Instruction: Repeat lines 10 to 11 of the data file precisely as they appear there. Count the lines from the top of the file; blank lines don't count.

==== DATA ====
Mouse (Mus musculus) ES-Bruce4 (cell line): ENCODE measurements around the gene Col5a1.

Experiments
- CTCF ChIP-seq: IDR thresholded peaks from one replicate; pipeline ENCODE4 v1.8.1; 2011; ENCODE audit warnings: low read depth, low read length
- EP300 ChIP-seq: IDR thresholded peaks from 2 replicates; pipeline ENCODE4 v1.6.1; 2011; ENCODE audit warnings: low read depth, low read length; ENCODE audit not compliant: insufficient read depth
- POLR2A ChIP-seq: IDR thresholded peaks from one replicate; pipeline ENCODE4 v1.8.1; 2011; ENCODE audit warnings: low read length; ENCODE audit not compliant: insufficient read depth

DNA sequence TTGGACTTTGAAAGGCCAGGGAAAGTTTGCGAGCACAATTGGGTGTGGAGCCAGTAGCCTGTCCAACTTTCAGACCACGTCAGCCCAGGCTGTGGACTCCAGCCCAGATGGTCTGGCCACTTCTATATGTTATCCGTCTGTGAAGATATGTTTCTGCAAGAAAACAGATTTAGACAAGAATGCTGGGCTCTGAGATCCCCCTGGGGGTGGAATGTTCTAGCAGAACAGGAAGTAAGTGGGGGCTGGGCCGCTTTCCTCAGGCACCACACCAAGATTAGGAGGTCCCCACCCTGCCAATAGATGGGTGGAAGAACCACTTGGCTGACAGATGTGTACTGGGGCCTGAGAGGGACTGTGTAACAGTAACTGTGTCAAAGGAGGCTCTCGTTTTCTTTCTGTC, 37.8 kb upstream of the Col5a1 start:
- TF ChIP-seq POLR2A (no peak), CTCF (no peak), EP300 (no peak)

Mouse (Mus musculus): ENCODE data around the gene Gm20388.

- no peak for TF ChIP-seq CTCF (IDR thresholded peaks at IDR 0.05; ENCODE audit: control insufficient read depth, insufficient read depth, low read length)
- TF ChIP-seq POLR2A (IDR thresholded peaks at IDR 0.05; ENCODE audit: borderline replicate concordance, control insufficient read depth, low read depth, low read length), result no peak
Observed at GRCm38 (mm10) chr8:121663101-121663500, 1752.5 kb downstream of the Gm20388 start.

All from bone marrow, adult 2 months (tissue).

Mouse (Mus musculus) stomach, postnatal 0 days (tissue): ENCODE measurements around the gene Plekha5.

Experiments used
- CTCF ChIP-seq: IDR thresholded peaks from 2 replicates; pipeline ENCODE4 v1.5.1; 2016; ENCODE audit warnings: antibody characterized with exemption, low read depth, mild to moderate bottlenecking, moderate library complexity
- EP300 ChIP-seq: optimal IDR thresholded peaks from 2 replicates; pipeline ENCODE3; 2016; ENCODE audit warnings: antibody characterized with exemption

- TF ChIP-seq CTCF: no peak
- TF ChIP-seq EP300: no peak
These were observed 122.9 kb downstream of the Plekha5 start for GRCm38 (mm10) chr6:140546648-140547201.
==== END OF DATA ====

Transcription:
- TF ChIP-seq POLR2A (IDR thresholded peaks at IDR 0.05; ENCODE audit: borderline replicate concordance, control insufficient read depth, low read depth, low read length), result no peak
Observed at GRCm38 (mm10) chr8:121663101-121663500, 1752.5 kb downstream of the Gm20388 start.